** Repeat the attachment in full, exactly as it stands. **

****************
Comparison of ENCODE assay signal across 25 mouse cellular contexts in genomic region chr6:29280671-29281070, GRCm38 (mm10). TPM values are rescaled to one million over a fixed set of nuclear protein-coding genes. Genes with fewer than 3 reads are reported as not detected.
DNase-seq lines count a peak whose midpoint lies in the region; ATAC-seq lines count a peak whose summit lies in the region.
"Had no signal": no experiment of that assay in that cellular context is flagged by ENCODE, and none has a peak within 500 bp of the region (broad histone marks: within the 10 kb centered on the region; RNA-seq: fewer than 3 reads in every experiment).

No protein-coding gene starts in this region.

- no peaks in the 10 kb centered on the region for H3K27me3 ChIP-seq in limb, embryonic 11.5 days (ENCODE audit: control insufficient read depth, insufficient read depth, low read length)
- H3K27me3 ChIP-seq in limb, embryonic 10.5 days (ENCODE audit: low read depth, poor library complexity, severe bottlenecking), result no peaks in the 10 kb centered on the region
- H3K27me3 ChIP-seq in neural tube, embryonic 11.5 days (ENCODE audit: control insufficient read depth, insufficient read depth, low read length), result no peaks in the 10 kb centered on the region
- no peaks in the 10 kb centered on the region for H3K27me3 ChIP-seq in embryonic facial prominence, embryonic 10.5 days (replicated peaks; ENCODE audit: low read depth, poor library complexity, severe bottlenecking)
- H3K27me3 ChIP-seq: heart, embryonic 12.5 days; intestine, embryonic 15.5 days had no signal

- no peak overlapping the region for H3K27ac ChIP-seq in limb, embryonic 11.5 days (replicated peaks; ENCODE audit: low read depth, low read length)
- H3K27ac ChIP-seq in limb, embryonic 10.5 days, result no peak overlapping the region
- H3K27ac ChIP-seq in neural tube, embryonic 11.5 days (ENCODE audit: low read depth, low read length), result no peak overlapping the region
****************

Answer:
Comparison of ENCODE assay signal across 25 mouse cellular contexts in genomic region chr6:29280671-29281070, GRCm38 (mm10). TPM values are rescaled to one million over a fixed set of nuclear protein-coding genes. Genes with fewer than 3 reads are reported as not detected.
DNase-seq lines count a peak whose midpoint lies in the region; ATAC-seq lines count a peak whose summit lies in the region.
"Had no signal": no experiment of that assay in that cellular context is flagged by ENCODE, and none has a peak within 500 bp of the region (broad histone marks: within the 10 kb centered on the region; RNA-seq: fewer than 3 reads in every experiment).

No protein-coding gene starts in this region.

- no peaks in the 10 kb centered on the region for H3K27me3 ChIP-seq in limb, embryonic 11.5 days (ENCODE audit: control insufficient read depth, insufficient read depth, low read length)
- H3K27me3 ChIP-seq in limb, embryonic 10.5 days (ENCODE audit: low read depth, poor library complexity, severe bottlenecking), result no peaks in the 10 kb centered on the region
- H3K27me3 ChIP-seq in neural tube, embryonic 11.5 days (ENCODE audit: control insufficient read depth, insufficient read depth, low read length), result no peaks in the 10 kb centered on the region
- no peaks in the 10 kb centered on the region for H3K27me3 ChIP-seq in embryonic facial prominence, embryonic 10.5 days (replicated peaks; ENCODE audit: low read depth, poor library complexity, severe bottlenecking)
- H3K27me3 ChIP-seq: heart, embryonic 12.5 days; intestine, embryonic 15.5 days had no signal

- no peak overlapping the region for H3K27ac ChIP-seq in limb, embryonic 11.5 days (replicated peaks; ENCODE audit: low read depth, low read length)
- H3K27ac ChIP-seq in limb, embryonic 10.5 days, result no peak overlapping the region
- H3K27ac ChIP-seq in neural tube, embryonic 11.5 days (ENCODE audit: low read depth, low read length), result no peak overlapping the region